Quest was again the starting second baseman for the 1881 White Stockings. The team won its second consecutive National League pennant with a 56-28 record. Quest compiled a .246 batting average with 26 RBIs and continued to rank as one of the best defensive players in the National League, as his .929 fielding percentage led the league's second basemen, and his Defensive WAR rating of 0.9 was ninth highest among all position players. In his autobiography, Cap Anson praised Quest's contributions to the White Stockings:
"Joe was a good, reliable, steady fellow, but a weak batsman. He was a conscientious player, however, and one that could always be depended upon to play the best ball that he was capable of. His strongest point was trapping an infield fly, and in this particular line he was something of a wonder."
During the 1882 season, Quest shared second base with Tom Burns, with Burns appearing in 43 games at the position and Quest in 41. Between them, they helped lead the White Stockings to their third consecutive National League pennant with a 55-29 record.
1883 to 1886 seasons
In December 1882, the White Stockings sold Quest to the Detroit Wolverines. Over the next four seasons, Quest played for four different teams, compiling a batting average of .212 with 35 doubles, 11 triples, and 56 RBIs. He played for the Detroit Wolverines for the first part of the 1883 season, the St. Louis Browns for the last part of the 1883 season and first part of the 1884 season, the Pittsburgh Alleghenys in the last part of the 1884 season, the Detroit Wolverines in 1885, and the Philadelphia Athletics in 1886. He appeared in his last major league game as a member of the Athletics on July 13, 1886.
Although his major league career ended in 1886, Quest continued to play in the minor leagues through the 1892 season. His late minor league career included stints with Eau Claire, Wisconsin in the Northwestern League (player-manager, 1887), Lowell, Massachusetts in the New England League (1888), Toledo, Ohio in the International League (1889), and the Ishpemings in the Wisconsin–Michigan League (player-manager, 1892). He also worked as an umpire in the Illinois–Iowa League in 1891, and in the Texas League in 1895.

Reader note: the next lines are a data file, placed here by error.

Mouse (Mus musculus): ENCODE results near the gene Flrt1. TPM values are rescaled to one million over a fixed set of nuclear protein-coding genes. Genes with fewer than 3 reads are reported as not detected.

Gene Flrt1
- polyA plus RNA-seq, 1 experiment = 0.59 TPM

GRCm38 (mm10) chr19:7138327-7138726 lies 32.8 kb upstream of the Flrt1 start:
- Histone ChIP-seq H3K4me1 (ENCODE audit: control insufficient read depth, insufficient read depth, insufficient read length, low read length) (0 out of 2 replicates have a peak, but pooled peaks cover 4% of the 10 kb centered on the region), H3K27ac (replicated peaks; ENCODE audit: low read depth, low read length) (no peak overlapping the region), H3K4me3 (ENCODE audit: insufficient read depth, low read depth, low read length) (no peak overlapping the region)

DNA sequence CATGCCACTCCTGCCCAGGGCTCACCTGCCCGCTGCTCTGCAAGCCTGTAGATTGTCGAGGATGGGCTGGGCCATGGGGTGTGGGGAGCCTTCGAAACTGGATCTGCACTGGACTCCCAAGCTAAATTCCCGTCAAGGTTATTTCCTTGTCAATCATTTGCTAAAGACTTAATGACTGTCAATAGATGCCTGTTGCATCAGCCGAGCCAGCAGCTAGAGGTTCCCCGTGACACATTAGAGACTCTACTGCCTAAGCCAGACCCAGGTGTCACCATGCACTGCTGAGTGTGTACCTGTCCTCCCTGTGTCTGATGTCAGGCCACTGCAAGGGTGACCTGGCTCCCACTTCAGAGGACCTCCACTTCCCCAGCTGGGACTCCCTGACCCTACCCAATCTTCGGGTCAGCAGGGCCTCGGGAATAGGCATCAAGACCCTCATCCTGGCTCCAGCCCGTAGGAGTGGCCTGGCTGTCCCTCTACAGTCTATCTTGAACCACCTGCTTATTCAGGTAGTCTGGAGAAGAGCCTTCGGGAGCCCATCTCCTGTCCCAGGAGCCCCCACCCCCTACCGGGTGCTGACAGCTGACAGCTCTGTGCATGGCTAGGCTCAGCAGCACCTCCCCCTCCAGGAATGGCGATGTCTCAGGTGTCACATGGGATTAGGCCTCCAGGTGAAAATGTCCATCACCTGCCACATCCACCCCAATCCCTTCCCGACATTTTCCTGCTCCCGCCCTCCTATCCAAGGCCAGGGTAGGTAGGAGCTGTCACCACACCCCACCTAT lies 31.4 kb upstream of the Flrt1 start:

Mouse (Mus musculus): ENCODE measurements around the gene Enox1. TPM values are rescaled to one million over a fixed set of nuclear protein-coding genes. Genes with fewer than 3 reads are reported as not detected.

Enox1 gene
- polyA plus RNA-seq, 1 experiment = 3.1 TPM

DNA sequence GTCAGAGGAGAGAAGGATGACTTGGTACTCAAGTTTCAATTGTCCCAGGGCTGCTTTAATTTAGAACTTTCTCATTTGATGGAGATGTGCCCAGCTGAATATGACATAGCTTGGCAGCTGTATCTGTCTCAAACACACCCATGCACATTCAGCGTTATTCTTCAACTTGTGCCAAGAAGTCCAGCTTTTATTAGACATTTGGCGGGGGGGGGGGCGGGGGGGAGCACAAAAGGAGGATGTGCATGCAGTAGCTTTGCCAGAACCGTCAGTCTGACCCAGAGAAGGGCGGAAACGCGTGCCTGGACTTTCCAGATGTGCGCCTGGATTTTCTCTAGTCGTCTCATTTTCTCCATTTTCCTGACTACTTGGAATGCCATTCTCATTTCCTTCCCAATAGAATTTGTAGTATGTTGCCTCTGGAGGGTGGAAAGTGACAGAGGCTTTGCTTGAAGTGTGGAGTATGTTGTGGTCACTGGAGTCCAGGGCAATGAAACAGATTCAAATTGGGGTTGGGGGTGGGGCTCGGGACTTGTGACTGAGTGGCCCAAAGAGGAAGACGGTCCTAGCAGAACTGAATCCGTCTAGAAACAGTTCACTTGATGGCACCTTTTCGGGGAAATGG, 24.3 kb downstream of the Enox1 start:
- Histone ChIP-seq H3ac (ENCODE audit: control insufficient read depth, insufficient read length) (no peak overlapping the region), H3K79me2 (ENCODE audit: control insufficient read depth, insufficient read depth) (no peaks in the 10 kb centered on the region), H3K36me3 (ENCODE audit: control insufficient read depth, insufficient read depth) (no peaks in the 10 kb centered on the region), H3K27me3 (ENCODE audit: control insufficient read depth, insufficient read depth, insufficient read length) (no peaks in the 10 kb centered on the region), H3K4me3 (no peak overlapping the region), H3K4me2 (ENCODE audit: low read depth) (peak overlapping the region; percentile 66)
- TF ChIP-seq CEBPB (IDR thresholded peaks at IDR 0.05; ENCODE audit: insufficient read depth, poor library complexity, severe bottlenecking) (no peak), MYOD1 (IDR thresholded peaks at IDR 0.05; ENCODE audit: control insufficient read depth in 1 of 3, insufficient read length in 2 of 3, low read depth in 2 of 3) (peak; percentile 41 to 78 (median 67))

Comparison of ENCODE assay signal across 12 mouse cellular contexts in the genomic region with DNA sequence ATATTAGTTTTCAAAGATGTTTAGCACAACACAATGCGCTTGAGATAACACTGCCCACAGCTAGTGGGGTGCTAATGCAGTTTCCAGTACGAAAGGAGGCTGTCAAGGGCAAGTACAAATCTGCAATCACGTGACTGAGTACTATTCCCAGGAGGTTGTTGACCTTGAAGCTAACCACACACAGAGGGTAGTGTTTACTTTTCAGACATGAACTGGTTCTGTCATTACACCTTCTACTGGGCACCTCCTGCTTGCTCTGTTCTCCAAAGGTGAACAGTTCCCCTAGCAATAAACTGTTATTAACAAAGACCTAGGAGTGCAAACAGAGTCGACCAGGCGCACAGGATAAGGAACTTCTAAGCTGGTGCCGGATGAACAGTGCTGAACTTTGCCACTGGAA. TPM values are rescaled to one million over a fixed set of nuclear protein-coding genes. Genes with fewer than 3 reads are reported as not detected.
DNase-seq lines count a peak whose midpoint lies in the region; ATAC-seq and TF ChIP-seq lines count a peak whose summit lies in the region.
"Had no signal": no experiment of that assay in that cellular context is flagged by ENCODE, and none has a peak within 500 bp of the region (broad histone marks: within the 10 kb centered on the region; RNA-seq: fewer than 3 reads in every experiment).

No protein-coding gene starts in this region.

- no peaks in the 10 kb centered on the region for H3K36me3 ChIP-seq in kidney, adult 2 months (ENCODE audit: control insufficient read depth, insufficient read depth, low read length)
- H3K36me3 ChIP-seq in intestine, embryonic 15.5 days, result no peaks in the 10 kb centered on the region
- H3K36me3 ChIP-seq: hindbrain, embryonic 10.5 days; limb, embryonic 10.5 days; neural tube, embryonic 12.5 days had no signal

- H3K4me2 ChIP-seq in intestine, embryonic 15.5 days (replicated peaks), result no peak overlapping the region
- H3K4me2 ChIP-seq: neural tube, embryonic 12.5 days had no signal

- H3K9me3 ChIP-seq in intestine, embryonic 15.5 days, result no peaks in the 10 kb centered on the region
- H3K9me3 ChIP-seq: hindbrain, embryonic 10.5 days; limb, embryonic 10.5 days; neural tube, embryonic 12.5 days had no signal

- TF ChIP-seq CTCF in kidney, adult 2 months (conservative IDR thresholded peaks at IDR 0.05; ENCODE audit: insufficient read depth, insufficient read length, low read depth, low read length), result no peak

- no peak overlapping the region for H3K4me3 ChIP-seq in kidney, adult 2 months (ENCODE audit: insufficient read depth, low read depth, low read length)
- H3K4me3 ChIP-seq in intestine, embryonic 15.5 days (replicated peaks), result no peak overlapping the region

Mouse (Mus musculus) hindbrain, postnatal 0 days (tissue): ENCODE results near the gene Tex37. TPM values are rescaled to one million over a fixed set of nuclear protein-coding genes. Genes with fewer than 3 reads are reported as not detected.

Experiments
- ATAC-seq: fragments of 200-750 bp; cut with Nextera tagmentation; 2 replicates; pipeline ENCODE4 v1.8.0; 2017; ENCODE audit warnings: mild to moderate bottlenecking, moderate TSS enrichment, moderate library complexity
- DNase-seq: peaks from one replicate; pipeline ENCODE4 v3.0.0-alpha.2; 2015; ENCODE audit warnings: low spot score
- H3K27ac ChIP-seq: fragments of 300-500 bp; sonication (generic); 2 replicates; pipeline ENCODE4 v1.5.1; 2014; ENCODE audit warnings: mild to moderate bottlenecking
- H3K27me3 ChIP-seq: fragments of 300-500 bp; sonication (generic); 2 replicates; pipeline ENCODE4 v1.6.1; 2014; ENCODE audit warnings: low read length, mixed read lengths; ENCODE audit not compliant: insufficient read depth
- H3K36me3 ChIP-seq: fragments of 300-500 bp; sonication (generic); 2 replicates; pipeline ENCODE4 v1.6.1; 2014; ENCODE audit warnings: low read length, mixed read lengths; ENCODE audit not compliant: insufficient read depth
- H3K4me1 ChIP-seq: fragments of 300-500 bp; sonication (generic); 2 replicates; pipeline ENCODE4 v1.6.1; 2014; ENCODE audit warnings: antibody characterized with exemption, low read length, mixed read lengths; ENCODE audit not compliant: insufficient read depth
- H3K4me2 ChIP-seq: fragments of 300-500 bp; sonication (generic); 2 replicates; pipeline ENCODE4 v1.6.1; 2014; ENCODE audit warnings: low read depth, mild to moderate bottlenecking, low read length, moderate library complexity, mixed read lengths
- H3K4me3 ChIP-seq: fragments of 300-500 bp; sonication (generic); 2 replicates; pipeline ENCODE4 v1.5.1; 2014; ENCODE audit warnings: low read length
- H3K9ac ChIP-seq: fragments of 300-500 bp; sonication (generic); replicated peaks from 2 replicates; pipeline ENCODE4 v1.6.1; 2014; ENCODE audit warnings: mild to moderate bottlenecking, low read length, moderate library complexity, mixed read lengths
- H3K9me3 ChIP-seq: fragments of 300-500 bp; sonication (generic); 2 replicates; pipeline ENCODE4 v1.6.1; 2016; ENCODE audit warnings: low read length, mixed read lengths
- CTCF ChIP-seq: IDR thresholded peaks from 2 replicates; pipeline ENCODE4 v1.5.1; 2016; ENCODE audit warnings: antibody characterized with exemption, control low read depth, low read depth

Quest purchased land in Los Angeles in 1887. By 1920, Quest was living at 743 West Hawthorne in San Diego, California, with his sons, Joseph and Robert, and daughter, Helen Ethel. Quest died in 1924 at age 71 in San Diego. He was buried at Mt. Hope Cemetery there.
Quest has been credited in several accounts with coining the phrase "Charley horse" to describe a sudden leg cramp or sprain. In The New Bill James Historical Baseball Abstract, baseball historian Bill James relies on an origin story set forth in multiple accounts published in 1906, and attributed to former outfielder Hugh Nicol. According to that version, Quest and several other members of the White Stockings spent an off day at a horse race on the south side of Chicago. The players had received a tip that a horse named "Charley" was a "sure thing" in one of the races. All of the players, except Quest, placed bets on Charley. The horse took an early lead in the race but pulled up lame around the final turn. Quest, who had been teased for not betting on the horse, reportedly yelled to the other players, "Look at your Charley horse now." The next day, while running to second base, Chicago outfielder George Gore pulled up with a strain, much as the horse had done. The incident is reported to have prompted Quest to proclaim, "There's your old Charley horse." From that time, the players began using the term to refer to a sudden leg cramp or strain.
The earliest known account of the phrase's origin in reference to a sports injury was published in the Boston Globe in 1886. The Boston Globe also attributed the phrase to Quest. According to that account, Quest "gave the name of 'Charlie horse' to a peculiar contraction and hardening of the muscles and tendons of the thigh, to which base ball players are especially liable from the sudden starting and stopping in chasing balls, as well as the frequent slides in base running."